Here I load the model to retrieve and send data to the database, and set up some basic validation for the required fields. Then I query the controller for a couple of functions ( get_state() and get_city() ) in order to populate the dropdowns. If validation has not yet been run, I load the view so that the user can fill out the form. If it has been run, and passed, I run the “add_all” function to add the member to the database, and display a success page. Now lets look at the model:

MODEL (Model_form/get_state) :

<?php
class Model_form extends CI_Model
{
      
function __construct()
    
{
            
// Call the Model constructor
            
parent::__construct();
    
}

    
function get_state(){
        $query 
$this->db->query('SELECT id, state_name FROM state');
        return 
$query->result();
    
}

The first part of the code is the standard way of creating a model with the appropriate name. I included this for reference. the function, get_state is what we’re really concerned with here. In this function, I simply query the database to select all states and their relevant IDs, and return them back to the controller.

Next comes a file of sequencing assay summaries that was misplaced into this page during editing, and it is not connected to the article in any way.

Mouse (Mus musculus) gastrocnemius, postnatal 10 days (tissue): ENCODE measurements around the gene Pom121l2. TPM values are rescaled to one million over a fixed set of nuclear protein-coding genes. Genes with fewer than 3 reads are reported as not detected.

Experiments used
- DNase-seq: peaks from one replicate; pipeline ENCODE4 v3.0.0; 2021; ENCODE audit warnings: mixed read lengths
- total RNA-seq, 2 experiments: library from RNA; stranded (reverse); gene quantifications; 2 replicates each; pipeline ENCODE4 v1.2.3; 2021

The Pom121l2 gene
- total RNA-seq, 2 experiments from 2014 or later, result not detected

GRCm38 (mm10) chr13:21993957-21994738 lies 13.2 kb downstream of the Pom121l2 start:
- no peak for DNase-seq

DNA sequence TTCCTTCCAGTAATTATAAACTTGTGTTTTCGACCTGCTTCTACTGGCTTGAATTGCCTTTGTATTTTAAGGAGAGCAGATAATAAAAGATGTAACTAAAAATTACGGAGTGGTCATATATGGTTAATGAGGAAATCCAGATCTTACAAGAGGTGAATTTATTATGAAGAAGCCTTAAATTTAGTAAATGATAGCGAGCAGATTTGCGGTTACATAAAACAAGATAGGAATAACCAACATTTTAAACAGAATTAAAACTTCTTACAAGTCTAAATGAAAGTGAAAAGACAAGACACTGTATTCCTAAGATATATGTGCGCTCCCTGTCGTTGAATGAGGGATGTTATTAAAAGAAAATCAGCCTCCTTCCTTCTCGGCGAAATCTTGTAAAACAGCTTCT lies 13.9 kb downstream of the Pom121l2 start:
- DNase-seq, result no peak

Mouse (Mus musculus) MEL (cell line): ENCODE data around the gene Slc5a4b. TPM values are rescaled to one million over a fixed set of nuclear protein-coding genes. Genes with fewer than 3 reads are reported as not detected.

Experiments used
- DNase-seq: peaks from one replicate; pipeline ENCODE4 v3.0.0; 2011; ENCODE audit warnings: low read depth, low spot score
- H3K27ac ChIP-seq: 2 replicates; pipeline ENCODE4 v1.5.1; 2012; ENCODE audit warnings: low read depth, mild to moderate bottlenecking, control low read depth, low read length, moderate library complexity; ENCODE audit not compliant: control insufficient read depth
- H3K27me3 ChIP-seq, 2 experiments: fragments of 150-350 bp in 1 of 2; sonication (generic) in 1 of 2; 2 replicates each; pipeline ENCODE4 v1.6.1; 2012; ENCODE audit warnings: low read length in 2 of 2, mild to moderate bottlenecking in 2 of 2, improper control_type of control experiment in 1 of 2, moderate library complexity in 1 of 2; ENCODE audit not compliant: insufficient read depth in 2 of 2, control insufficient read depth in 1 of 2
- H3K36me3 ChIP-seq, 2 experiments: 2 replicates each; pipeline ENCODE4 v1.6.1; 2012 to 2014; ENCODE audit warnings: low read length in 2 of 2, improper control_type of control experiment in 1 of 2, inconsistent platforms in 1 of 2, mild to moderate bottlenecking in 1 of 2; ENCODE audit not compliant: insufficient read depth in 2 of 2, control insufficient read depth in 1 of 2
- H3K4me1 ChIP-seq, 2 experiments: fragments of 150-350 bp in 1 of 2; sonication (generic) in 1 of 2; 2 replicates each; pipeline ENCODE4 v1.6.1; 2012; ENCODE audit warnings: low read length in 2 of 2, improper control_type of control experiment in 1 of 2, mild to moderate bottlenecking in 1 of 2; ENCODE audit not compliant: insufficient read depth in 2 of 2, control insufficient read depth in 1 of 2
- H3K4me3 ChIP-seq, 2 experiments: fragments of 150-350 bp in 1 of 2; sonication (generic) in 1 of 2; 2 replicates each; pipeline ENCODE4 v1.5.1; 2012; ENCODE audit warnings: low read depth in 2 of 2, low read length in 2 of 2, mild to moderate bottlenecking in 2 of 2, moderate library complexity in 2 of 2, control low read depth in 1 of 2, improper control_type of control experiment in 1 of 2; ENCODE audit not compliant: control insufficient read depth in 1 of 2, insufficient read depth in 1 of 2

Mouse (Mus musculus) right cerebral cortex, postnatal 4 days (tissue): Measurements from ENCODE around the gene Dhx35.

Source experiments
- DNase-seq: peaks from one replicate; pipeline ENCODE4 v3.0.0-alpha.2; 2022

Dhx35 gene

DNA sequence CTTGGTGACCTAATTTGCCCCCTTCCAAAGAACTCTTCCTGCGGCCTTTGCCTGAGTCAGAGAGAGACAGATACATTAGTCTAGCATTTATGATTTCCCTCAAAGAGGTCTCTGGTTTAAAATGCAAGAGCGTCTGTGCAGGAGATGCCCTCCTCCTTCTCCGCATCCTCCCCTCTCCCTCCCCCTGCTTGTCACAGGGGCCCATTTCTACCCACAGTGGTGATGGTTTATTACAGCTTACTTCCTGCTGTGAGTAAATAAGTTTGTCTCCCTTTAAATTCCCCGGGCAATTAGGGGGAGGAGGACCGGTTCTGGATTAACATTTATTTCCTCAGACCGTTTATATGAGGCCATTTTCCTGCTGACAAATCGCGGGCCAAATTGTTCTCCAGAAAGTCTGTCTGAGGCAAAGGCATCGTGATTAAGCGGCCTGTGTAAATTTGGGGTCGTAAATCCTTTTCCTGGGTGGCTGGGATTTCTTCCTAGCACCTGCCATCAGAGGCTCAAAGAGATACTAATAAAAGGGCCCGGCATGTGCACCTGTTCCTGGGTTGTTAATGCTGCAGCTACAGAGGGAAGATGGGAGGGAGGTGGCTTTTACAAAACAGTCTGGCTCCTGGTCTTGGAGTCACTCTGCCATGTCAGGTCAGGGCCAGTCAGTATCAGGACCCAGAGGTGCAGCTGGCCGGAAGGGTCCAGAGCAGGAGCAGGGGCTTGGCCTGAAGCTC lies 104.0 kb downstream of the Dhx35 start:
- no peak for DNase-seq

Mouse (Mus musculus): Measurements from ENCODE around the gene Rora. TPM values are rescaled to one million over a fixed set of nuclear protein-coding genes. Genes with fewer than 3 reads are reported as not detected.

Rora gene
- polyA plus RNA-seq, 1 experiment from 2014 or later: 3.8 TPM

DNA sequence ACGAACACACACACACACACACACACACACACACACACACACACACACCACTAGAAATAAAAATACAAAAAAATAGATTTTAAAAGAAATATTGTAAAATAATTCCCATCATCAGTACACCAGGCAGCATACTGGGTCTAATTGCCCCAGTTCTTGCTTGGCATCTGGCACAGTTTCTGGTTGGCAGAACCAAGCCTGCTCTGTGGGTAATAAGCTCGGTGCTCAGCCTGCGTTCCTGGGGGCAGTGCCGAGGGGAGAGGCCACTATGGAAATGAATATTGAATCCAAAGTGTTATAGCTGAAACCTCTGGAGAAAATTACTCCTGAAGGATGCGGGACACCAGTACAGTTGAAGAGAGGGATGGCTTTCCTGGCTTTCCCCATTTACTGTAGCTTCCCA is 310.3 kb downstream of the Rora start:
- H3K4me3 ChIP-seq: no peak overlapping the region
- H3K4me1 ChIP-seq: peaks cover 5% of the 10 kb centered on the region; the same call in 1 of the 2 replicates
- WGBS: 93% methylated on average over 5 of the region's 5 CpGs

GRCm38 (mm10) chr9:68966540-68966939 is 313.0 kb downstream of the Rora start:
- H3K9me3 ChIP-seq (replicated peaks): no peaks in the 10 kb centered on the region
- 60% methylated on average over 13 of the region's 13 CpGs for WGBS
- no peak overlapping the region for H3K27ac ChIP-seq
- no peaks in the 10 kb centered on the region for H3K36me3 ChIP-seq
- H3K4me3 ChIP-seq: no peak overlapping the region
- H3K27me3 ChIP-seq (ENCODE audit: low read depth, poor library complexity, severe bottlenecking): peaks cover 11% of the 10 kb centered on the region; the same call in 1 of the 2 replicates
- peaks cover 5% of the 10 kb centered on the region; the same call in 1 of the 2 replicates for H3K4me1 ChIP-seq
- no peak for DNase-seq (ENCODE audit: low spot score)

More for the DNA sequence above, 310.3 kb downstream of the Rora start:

Now let’s look at the add_all function of the model:

function add_all()
    
{
                $v_state 
$this->input->post('f_state');
        
$v_membername $this->input->post('f_membername');
    
        
$data = array(
                    
'id' => NULL,
                    
'state' => $v_state,
                
'member_name' => $v_membername,
        );

        
$this->db->insert('members'$data);
    

This form simply stores the data from the form in variables, and submits it to the database. So how does that state field get populated? We’ll do this with javascript. Back in the view_form_all view, below all the html, let’s set up our script:

JAVASCRIPT (view_form_all)

$('#f_city, #f_city_label').hide();
$(
'#f_state').change(function(){
    
var state_id = $('#f_state').val();
    if (
state_id != ""){
        
var post_url "/index.php/control_form/get_cities/" state_id;
        $.
ajax({
            type
"POST",
             
urlpost_url,
             
success: function(cities//we're calling the response json array 'cities'
              
{
                
$('#f_city').empty();
                $(
'#f_city, #f_city_label').show();
                   $.
each(cities,function(id,city
                   
{
                    
var opt = $('<option />'); // here we're creating a new select option for each group